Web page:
Freedom-of-navigation ops will not dent Beijing’s South China Sea claims, experts say


The guided-missile destroyer USS Michael Murphy transits the South China Sea in February 2018.

It’s too late to constrain China’s creeping militarization and sovereignty claims over dozens of islands and reefs in the South and East China seas, experts say.

China’s island-building and militarization efforts began early this decade. It now claims dozens of islands and reefs in the Paracel and Spratly islands west of the Philippines. The United Nations does not recognize China’s territorial claims, which overlap claims in the same area by Indonesia, Vietnam, the Philippines, Malaysia and Taiwan.

The U.S. regularly challenges Beijing’s claims by sailing warships within 12 nautical miles of islands that China has built up in the Paracel and Spratly chains. So far this year, the Navy has picked up the pace, conducting at least five freedom-of-navigation operations, or FONOPS, since January: one each through the Paracels and Spratlys, and three through the Taiwan Strait, the latest March 24-25.

That’s half as many operations in three months as the Navy reported conducting in all of 2018. The Navy does not publicize all of those operations, however.

“Our goal is to make sure [China’s militarized outposts] doesn’t become a tool to operationalize an expansive illegal sovereignty claim,” Assistant Secretary of Defense for Indo-Pacific Security Randall Schriver told the House Armed Services Committee on March 27.

Nonetheless, sailing through those seas — or flying above them as the Air Force had done with B-52 bombers at least three times in March — is probably too little, too late, said security analyst Paul Buchanan, an American, of 36th Parallel Assessments, a private, nonpartisan, strategic analysis consulting firm based in New Zealand.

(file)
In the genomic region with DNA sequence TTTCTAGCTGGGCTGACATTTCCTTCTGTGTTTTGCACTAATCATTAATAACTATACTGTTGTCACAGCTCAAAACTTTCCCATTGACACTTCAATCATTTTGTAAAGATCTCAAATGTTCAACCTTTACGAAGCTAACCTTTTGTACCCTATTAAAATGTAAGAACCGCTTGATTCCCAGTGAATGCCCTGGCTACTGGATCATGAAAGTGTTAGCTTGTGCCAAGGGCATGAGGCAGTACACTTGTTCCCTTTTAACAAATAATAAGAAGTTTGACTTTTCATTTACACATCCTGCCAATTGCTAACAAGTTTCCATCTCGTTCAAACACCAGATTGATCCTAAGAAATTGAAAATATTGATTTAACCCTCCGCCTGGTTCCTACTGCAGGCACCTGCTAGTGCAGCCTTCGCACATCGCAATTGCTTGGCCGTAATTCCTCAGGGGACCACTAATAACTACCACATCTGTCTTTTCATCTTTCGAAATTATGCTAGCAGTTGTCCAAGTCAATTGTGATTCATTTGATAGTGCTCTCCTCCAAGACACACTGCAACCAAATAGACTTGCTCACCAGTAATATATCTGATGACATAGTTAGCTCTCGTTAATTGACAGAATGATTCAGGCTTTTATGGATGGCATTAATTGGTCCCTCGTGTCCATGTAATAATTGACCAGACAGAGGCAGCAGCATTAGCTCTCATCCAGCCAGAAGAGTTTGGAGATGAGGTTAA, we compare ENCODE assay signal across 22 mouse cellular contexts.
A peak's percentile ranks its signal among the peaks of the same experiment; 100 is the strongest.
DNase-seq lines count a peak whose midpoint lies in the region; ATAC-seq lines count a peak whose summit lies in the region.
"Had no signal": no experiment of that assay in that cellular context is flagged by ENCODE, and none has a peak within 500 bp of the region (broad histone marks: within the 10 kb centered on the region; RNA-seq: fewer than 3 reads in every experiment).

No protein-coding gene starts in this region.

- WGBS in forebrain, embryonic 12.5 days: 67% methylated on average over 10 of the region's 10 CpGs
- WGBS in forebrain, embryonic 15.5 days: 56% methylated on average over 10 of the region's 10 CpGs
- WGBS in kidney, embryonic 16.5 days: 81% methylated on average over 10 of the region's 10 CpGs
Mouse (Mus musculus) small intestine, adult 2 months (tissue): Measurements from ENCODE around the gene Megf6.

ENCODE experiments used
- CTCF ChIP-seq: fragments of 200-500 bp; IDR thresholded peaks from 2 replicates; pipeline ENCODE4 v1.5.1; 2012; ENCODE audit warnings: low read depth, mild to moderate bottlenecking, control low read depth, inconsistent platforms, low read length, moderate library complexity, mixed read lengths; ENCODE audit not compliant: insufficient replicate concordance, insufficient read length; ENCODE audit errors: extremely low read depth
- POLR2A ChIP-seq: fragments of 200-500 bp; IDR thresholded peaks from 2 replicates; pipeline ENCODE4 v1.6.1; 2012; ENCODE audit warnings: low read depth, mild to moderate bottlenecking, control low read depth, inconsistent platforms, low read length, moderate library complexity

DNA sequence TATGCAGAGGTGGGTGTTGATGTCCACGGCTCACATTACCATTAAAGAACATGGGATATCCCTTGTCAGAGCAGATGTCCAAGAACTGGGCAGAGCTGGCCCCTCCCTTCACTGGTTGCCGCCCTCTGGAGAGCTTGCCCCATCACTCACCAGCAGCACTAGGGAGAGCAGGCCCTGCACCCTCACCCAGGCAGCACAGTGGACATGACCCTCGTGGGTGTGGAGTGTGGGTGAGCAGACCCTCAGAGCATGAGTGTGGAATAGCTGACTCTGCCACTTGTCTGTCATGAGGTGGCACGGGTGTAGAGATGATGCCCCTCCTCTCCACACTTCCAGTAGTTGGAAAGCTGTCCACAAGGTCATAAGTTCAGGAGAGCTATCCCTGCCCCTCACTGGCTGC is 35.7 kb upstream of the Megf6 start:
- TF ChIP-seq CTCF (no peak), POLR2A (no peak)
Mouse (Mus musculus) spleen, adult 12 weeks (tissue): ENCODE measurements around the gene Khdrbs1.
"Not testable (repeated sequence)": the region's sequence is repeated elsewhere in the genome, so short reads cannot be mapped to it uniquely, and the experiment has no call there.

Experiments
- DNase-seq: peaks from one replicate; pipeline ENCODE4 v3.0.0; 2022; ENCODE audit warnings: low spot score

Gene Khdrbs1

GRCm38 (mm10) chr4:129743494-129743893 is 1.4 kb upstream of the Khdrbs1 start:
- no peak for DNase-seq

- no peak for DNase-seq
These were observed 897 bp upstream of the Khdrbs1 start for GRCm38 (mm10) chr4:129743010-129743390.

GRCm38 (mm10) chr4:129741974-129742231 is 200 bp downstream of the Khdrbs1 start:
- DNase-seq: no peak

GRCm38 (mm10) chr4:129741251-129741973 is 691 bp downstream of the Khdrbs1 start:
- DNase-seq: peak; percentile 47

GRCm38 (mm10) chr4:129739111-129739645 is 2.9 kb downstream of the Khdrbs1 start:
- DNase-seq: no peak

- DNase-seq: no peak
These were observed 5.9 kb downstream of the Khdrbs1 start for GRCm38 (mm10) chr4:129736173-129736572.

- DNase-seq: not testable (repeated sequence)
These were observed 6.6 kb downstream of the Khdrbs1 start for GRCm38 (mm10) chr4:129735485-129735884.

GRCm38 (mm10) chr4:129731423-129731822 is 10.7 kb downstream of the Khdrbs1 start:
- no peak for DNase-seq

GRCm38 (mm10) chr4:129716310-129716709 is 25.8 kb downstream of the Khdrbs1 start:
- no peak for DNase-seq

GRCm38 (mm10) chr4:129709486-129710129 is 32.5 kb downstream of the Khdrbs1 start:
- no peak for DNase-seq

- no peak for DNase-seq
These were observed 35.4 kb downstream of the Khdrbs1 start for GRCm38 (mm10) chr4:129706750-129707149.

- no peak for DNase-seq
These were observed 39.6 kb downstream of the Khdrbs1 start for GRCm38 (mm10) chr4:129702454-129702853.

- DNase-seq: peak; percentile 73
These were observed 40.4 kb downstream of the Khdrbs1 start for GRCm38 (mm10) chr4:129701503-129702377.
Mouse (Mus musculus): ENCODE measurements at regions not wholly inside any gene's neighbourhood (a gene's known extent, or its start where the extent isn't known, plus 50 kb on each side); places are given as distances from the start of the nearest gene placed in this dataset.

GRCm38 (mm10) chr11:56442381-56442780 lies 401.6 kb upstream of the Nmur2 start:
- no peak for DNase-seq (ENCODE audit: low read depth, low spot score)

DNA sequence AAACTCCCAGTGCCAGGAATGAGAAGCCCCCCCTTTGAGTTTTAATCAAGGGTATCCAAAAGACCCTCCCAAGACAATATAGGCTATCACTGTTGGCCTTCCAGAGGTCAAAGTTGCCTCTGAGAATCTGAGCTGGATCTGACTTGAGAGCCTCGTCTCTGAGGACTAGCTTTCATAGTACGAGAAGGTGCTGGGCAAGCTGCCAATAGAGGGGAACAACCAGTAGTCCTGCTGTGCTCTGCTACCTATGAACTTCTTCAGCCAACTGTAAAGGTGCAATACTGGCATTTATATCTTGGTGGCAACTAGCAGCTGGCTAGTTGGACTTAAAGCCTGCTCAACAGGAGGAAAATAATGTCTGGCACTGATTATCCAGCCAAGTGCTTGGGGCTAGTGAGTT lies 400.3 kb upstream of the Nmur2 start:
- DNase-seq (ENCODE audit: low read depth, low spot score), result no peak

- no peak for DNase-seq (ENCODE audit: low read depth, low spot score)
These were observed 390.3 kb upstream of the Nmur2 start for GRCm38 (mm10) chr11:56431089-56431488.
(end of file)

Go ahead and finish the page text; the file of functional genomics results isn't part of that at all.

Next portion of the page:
“The horse has bolted,” he said during a January interview with Stars and Stripes. “The days of confronting the Chinese are long gone. It should have been done 10 years ago. Island-building has enabled [China] to claim possession of the South China Sea.”

On that point, Masayuki Tadokoro, a professor of international relations at Keio University, agreed.

“It is too late to attempt to control China,” Tadokoro said during a panel discussion March 7 sponsored by the Japanese Ministry of Foreign Affairs.

“If we are to contain China now, it is almost impossible because of the economic importance of China and also China’s geopolitical presence” in the South China Sea, Tadokoro said.
Conceding the South China Sea to China would imperil free trade in an economically important region, Buchanan said. About $3.37 trillion worth of goods — 21 percent of all global trade — passed through the area in 2016, according to the Center for Strategic and International Studies’ China Power project.

In that area alone, China has claimed 27 reefs and islands, building outposts for military and civilian personnel on 12 of them since 2014, according to the center’s Asia Maritime Transparency Initiative. Many of what were once bare reefs and uninhabited islands are now military bases, some with missiles, warship docks and landing strips.

Buchanan said Beijing could continue to allow free transit of the South China Sea to benefit trade, but, so far, has treated the sea as its own.